Rodolphus Agricola

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Rodolphus Agricola (Phrisius) (February 17, 1444 – October 27, 1485) was a pre-Erasmian humanist of the northern Low Countries, famous for his supple Latin and one of the first north of the Alps to know Greek well. Agricola was a Hebrew scholar towards the end of his life, an educator, musician and builder of a church organ, a poet in Latin as well as the vernacular, a diplomat and a sportsman of sorts (boxing). He is best known today as the author of De inventione dialectica, as the father of northern European humanism and as a zealous anti-scholastic in the late-fifteenth century.

Contents

Biography

Born at Baflo, near Groningen, Agricola was originally named Roelof Huusman.

Educated first by the celebrated school of St. Maarten in Groningen, he matriculated at the universities of Erfurt (BA in 1458) and Louvain (MA in 1465), where he won renown for the purity of his Latin and his skill in disputation. He concentrated his studies on Cicero and Quintilian, and during his university years added French and Greek to his ever-growing list of languages. At the end of his life, he was to learn Hebrew in order to be able to read the Old Testament and especially the Psalms unadulterated by translation.

In the 1460s, Agricola travelled to Italy, where he associated with humanist masters and statesmen. From 1468 (?)-1475, he studied civil law at the university of Pavia, and later went to Ferrara (1475–1479), where he became the protégé of Prince d'Este of Ferrara, was a pupil of Theodor Gaza and attended lectures by the famous Battista Guarini. He devoted himself wholly to the study of classical texts. He won renown for the elegance of his Latin style and his knowledge of philosophy. Also while in Ferrara he was formally employed as the organist to the ducal chapel, which was one of the most opulent musical establishments in Europe. He held that post until 1479, after which he returned to the North to become secretary to the city of Groningen. Here at the Cistercian Abbey of St Bernard at Aduard near Groningen and at 's-Heerenbergh near Emmerich in the south-east he was at the centre of a group of scholars and humanists with whom he kept a lively correspondence. Among his correspondents are the musician and choirmaster of Antwerp, Jacobus Barbirianus (Barbireau), Alexander Hegius, rector of the Latin school at Deventer (of Erasmian fame), and the humanist scholar and later famed student of Hebrew, Johannes Reuchlin.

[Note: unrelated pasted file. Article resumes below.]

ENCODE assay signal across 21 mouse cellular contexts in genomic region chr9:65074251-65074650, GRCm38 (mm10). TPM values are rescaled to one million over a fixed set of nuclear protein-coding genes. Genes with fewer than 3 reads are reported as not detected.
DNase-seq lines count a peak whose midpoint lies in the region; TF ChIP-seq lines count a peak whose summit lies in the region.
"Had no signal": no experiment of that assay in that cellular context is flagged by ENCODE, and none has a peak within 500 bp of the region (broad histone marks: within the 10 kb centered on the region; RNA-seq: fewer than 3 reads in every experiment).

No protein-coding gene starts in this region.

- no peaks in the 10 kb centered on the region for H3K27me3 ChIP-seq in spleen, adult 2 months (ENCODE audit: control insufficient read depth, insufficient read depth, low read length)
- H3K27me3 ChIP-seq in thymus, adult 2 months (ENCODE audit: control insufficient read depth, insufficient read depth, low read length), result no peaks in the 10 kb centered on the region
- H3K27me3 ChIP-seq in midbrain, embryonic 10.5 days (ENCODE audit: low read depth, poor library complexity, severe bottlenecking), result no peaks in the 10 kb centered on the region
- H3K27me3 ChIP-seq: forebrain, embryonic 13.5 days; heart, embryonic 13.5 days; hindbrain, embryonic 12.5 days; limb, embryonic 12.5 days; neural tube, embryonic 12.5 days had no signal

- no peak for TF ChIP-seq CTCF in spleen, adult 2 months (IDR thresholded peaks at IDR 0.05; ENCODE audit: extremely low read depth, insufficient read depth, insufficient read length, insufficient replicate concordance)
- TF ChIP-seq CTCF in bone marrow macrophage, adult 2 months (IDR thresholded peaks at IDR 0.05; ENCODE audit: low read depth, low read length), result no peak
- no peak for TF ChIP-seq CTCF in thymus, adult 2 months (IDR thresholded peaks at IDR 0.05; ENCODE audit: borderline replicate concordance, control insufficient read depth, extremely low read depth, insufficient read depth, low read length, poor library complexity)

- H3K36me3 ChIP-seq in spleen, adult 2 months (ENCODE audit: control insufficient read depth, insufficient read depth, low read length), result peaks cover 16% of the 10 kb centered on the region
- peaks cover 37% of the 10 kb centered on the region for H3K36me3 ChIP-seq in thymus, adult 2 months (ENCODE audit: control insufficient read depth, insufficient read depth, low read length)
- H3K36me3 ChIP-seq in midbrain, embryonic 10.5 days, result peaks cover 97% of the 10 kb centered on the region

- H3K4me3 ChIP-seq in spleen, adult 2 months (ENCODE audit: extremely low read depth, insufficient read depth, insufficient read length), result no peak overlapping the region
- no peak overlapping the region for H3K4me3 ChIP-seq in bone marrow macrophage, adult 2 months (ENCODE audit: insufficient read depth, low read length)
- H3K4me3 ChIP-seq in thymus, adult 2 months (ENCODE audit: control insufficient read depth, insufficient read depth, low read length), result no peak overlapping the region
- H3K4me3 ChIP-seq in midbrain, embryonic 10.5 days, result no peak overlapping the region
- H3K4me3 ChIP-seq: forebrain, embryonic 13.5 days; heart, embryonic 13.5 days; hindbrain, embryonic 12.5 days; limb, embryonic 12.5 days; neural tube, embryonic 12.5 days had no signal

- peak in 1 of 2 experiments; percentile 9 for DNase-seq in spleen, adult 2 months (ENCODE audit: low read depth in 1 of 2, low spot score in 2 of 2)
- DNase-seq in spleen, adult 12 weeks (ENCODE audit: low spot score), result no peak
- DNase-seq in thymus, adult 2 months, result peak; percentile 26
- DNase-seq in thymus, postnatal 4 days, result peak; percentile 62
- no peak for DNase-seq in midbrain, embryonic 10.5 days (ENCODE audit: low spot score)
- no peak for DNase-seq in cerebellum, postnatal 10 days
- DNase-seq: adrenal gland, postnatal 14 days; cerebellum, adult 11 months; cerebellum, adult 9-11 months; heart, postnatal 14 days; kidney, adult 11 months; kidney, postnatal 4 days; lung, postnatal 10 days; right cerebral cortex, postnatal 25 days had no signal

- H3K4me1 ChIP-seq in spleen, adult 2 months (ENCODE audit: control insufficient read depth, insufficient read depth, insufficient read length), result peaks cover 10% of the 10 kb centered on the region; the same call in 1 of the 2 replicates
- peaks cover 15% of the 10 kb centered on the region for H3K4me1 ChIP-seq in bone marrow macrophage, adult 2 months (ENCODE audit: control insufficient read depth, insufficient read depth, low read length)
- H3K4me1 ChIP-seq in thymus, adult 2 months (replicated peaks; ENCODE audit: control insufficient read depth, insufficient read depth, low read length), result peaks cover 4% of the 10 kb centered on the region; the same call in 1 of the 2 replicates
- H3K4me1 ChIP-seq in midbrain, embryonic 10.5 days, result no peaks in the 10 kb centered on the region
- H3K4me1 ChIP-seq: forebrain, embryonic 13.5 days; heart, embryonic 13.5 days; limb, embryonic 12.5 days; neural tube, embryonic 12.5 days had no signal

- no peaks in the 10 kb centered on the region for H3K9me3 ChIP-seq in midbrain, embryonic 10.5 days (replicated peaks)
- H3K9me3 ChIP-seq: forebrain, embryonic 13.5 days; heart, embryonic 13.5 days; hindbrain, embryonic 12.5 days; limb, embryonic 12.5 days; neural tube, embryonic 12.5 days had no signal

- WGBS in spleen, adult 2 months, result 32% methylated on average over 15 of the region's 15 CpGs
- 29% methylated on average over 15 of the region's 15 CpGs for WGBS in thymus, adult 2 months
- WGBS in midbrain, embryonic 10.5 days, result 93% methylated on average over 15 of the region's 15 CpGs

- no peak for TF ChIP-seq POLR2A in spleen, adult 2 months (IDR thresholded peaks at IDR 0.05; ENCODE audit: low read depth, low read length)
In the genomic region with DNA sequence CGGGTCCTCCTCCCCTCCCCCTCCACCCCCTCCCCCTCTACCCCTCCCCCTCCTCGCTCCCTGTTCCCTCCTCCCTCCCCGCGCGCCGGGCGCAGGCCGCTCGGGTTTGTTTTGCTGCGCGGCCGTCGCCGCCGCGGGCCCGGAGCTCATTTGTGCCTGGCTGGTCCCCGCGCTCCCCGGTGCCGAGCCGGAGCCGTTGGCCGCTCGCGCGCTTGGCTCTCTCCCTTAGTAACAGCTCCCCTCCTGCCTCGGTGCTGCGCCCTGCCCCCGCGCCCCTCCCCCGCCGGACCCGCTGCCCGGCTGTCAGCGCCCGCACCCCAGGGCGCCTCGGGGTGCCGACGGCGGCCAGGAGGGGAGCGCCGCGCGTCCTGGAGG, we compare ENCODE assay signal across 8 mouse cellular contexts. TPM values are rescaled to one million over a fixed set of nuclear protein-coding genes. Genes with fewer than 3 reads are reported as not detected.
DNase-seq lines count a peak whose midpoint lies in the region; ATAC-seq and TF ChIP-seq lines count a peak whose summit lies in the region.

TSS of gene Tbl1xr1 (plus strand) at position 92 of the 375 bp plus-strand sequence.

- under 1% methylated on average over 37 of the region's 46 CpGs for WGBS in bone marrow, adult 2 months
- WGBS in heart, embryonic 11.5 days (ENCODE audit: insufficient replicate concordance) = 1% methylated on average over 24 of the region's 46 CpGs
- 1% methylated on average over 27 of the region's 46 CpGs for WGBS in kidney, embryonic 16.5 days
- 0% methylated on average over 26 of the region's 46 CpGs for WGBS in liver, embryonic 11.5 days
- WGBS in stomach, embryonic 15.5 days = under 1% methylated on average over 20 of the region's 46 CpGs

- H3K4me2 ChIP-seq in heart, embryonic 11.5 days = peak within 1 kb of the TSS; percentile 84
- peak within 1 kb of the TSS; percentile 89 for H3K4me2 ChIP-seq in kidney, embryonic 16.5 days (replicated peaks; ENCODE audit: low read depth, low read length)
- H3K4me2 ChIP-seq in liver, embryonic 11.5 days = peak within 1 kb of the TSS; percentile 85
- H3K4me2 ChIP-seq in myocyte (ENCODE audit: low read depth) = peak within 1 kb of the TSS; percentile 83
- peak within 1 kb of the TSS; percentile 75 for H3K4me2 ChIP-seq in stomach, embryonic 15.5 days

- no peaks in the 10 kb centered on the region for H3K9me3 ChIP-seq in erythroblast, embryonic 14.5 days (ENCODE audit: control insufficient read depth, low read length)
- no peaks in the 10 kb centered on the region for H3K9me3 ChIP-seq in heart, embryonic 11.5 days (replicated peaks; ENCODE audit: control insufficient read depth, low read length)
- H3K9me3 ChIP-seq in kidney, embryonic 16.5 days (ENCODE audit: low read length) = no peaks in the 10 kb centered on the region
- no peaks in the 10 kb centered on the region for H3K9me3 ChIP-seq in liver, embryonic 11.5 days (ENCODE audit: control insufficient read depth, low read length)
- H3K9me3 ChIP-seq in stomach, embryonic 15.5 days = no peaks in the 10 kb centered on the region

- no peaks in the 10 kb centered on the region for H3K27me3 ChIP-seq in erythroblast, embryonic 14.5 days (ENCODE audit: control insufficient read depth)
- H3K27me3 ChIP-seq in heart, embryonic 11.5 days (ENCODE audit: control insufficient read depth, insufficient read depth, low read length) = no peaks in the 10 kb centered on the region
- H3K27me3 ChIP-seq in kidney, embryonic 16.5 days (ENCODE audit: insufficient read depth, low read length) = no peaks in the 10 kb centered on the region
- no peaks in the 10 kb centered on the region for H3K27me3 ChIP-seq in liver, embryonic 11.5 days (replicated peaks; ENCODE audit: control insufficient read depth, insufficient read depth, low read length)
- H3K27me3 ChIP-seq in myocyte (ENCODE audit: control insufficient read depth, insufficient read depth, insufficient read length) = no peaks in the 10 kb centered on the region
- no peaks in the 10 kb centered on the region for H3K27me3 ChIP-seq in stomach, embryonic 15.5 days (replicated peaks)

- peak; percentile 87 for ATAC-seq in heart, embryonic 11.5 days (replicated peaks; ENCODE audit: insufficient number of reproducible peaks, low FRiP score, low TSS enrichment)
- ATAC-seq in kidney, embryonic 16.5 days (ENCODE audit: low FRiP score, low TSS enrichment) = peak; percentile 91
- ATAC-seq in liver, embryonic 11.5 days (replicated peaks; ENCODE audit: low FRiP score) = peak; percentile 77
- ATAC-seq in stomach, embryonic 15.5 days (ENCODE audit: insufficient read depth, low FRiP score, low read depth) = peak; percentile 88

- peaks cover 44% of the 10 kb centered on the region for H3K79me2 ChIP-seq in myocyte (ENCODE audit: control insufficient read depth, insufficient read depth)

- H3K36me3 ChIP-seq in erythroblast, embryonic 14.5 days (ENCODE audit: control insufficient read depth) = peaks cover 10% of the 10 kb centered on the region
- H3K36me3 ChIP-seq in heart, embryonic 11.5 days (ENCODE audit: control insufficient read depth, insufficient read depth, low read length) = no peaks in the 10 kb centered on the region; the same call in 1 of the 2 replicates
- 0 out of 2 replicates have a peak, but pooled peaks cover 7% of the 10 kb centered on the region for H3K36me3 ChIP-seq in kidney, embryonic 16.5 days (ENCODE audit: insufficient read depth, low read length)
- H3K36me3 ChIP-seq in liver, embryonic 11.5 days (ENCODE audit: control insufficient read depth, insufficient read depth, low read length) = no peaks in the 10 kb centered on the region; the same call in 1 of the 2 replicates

In 1470, he taught a deaf child how to communicate orally and in writing. De inventione dialectica documents this pioneering educational effort.

Once in Germany again, he spent time in Dillingen, where he continued to correspond with humanist friends and colleagues throughout Europe, promoting interest in his project to promote the study of classical learning and the studia humanitatis. He remained an independent scholar, unattached to a university or religious establishment - this independence became a hallmark of humanist scholars. It was in Dillingen in 1479 that Agricola completed his De inventione dialectica (On Dialectical Invention), which argued for the precise application of loci in scholarly argumentation.

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